Díaz is a complex character in Mexican history and, as the last Mexican president prior to the revolution, was the target of the revolutionaries anger.
History paints a more nuanced picture.
Still something of a hero in the business community, the decades that Díaz was is office were marked by increased internal security, industrial modernization, and sustained economic growth. Substantial foreign investment in mining and railways were of particular benefit to Sinaloa State, and Mazatlan realized a large portion of those economic benefits.
Porfirian-era prosperity was, however, wildly unevenly distributed.
The creole class, pure-blooded descendants of Spanish settlers born in Mexico, benefited the most from Diaz's rule -- he generally handled wealthy creoles with kid gloves and was conspicuously careful not to interfere with their business dealings and financial assets, particularly landholdings.
The Catholic church's assets and perogatives were also left largely untouched -- which is somewhat surprising for two reasons.
Porfirio Diaz was the head of the Freemason's in Mexico -- membership in a Freemason lodge can actually be grounds for excommunication from the Catholic church -- and his party, the Liberals, had historically set itself in opposition to the power of the Catholic clergy in Mexico.
But whatever his personal feelings about the Catholic clergy in Mexico -- or even of Catholicism itself -- may have been, Porfirio Diaz knew he had a vested interest in sustaining a working relationship with the Church: he wanted to maintain domestic order and not give an expansionist United States an excuse to once again intervene militarily in Mexico and seize territory as it did at the end of the Mexican - American War of 1846 - 1848.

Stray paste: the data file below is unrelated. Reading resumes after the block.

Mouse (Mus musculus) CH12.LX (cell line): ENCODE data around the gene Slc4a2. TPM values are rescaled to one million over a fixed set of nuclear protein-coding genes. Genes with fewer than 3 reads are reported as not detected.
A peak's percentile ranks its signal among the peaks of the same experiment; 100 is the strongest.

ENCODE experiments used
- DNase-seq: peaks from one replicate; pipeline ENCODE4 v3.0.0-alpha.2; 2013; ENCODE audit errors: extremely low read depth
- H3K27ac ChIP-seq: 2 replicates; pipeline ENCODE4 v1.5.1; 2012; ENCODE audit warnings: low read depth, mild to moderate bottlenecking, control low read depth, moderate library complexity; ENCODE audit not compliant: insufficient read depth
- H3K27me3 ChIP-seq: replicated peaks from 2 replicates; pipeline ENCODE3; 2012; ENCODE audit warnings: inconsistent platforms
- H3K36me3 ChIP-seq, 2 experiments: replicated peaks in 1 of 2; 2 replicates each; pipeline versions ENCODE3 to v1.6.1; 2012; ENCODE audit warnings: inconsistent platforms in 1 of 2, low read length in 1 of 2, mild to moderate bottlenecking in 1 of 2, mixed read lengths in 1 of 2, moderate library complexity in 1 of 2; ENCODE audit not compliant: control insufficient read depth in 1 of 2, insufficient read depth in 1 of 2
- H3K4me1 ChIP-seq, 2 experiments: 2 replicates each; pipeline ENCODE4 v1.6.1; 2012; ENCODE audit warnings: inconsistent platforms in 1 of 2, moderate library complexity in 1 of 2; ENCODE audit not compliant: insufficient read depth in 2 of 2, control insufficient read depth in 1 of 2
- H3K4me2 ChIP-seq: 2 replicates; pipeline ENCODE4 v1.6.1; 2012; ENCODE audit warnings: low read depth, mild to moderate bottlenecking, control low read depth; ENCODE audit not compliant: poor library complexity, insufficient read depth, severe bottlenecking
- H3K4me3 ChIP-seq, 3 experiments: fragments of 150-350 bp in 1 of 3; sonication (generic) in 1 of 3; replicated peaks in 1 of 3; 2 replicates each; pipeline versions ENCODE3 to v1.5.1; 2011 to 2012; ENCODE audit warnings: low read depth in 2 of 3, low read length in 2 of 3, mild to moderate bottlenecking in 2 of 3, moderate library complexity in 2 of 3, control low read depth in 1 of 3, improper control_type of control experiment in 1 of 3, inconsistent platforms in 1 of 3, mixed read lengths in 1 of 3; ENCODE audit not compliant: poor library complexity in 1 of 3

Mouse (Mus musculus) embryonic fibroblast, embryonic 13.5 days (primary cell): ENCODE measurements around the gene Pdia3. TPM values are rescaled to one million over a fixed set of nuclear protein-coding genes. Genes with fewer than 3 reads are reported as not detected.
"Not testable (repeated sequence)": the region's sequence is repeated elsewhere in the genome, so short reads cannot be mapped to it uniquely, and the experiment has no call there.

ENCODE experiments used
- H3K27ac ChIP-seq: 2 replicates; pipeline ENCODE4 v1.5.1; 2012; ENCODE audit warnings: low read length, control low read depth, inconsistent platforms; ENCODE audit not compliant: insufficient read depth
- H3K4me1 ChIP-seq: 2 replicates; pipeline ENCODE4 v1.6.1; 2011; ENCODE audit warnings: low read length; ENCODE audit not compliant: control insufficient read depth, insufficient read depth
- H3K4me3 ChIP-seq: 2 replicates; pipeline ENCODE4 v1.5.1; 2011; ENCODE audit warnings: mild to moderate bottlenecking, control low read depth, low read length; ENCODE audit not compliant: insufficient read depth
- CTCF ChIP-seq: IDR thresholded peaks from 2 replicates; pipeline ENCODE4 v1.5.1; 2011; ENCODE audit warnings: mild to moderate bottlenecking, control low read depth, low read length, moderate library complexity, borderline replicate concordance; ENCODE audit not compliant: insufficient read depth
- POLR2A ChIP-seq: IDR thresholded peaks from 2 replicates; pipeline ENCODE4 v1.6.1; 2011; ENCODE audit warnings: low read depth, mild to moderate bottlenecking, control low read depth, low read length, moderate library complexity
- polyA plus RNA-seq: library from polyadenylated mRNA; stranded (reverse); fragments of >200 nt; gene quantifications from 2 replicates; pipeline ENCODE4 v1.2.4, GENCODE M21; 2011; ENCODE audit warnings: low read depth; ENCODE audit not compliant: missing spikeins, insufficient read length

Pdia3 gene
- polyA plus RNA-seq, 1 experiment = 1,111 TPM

The situation for many rural and lower-class Mexicans, indigenous Indians and members of other lower castes, was quite different. For them, the Porfirian Era was a mutli-generation disaster, with large-scale appropriations of land becoming widespread, commonplace, occurrences.
Little of this, however, affected those with needed skills in parts of Mexico that were economically expanding, and by the late 1800s the demands of agriculture, mining and infrastructure improvements like road and railway construction in Sinaloa had actually created a labor shortage: Sinaloa's small population -- in 1880 it was well under 250,000 -- limited its ability to continue expand its economy.
As in any economy with a labor shortage, migrants began to flow into Mazatlan and elsewhere in Sinaloa to fill the void.
In addition to Europeans, Chinese, Japanese and other Asians began arriving at the Port of Mazatlan in the late 1800s, drawn by jobs and seeking economic betterment.
Other economic migrants were flowing to Mazatlan -- even if only to pass through.
During the California Gold Rush of the late 1800s prospectors from the United States sailed from east coast ports to Mexican ports in the Gulf of Mexico, notably Veracruz.
The aspiring miners then traveled overland across Mexico to Mazatlan -- a journey that could take months -- where they would embark for San Francisco and the supposedly limitless fields of gold in California.